scientists' data on the greenhouse gas's climate effects.
The day before the Senate vote, Turnbull was forced to
resign, and by a small margin, members elected climate
change skeptic Tony Abbott as the new leader of the Liberal
Defense Minister John Fitzgibbon resigned in June
following allegations of conflicts of interest after being
invited to travel to China by a businesswoman and friend
with roots in China, which was also seen as a potential
security risk by the Australian intelligence service. The
trips to China had taken place before Fitzgibbon became a
minister and he felt that he was forced out of his post as a
result of a conspiracy at the Ministry of Defense and in
certain media. John Faulkner was appointed his successor.
The central bank unexpectedly raised its key rate by 25
basis points to 3.25 percent on October 6. The bank thus
became the first of the world's major central banks to raise
the key rate after the financial crisis. Finance Minister
Wayne Swan said Australia's economy was developing better
than others and that there was no doubt that the economy was
recovering. Earlier, the International Monetary Fund (IMF)
had noted that the global crisis had not affected Australia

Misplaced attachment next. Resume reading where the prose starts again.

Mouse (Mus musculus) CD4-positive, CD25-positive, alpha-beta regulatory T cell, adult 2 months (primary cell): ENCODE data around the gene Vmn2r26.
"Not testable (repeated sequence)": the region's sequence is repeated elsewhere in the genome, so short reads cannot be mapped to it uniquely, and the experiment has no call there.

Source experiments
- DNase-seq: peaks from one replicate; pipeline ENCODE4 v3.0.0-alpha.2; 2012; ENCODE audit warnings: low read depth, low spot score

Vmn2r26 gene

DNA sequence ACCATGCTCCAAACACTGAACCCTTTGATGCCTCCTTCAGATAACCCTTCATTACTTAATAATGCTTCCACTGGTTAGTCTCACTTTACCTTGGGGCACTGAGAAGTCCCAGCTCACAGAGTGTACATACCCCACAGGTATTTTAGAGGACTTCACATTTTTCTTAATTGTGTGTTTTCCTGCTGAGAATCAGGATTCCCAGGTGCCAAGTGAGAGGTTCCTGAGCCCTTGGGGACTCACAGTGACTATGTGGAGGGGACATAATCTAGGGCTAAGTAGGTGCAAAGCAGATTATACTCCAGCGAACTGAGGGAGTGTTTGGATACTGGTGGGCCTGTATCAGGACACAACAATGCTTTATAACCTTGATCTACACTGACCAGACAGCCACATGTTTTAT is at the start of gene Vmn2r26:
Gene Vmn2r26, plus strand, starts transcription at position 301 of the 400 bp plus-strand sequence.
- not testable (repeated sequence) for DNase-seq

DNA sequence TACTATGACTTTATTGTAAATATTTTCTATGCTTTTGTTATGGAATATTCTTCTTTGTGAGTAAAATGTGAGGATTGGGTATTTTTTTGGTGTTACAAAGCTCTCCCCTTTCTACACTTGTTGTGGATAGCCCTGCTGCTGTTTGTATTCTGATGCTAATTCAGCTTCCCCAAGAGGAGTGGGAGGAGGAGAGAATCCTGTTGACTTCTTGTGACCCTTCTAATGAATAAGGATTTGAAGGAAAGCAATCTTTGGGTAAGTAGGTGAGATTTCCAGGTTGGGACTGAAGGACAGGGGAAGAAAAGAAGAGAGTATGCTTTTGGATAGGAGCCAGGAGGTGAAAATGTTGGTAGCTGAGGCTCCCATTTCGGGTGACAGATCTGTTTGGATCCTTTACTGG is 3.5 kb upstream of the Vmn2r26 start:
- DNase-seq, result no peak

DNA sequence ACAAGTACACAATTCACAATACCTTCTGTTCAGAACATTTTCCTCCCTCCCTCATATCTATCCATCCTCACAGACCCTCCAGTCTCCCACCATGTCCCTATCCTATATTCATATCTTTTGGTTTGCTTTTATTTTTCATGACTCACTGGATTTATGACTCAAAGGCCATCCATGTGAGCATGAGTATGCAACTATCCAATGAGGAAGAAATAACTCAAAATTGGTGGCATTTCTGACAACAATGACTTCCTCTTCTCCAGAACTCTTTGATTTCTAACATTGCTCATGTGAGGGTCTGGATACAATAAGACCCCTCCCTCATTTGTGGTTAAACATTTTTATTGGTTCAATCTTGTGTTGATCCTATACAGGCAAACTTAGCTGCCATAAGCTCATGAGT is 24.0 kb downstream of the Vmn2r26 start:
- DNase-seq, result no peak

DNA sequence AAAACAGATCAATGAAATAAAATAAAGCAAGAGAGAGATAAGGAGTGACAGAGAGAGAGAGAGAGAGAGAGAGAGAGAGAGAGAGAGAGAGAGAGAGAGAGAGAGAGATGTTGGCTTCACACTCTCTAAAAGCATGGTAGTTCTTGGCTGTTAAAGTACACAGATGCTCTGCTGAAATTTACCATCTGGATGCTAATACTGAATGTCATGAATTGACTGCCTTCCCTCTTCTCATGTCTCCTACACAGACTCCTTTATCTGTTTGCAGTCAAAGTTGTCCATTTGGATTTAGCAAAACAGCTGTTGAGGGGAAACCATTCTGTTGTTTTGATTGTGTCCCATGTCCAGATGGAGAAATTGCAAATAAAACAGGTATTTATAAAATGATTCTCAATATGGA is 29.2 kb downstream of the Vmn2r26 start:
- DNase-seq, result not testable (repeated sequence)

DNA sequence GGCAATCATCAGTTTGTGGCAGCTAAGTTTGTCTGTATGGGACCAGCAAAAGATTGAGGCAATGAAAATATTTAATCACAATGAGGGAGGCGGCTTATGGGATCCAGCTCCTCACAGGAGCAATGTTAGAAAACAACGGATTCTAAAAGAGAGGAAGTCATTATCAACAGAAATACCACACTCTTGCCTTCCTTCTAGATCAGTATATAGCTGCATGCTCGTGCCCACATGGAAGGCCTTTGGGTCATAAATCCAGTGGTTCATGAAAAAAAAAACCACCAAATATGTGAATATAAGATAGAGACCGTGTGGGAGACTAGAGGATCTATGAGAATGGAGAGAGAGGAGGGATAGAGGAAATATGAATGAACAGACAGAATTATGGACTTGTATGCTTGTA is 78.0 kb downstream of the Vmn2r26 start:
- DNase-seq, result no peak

as negatively as other economies, partly because of the
measures taken by the government. The central bank raised
the key rate on two more occasions in 2009, and in December
it was 3.75 percent.
The so-called forgotten Australians, about half a million
orphanages, received a public apology from Prime Minister
Rudd in mid-November for being ill-treated by the state.
According to a 2004 state investigation, children were
subjected to various types of abuse and neglect in
orphanages between 1930 and 1970. The children were cared
for due to family problems or for other reasons. Some of
them were sent to Australia from the United Kingdom.
In November and December, new fires raged in the southern
states of New South Wales and South Australia caused by
heat, thunderstorms and severe winds. Authorities urged
people who were not prepared to fight the fire to leave
their homes instead. This is a common recommendation in
Australia since ancient times, but during the February fire
(see above) many had not followed it, but instead waited in
their homes and burned down.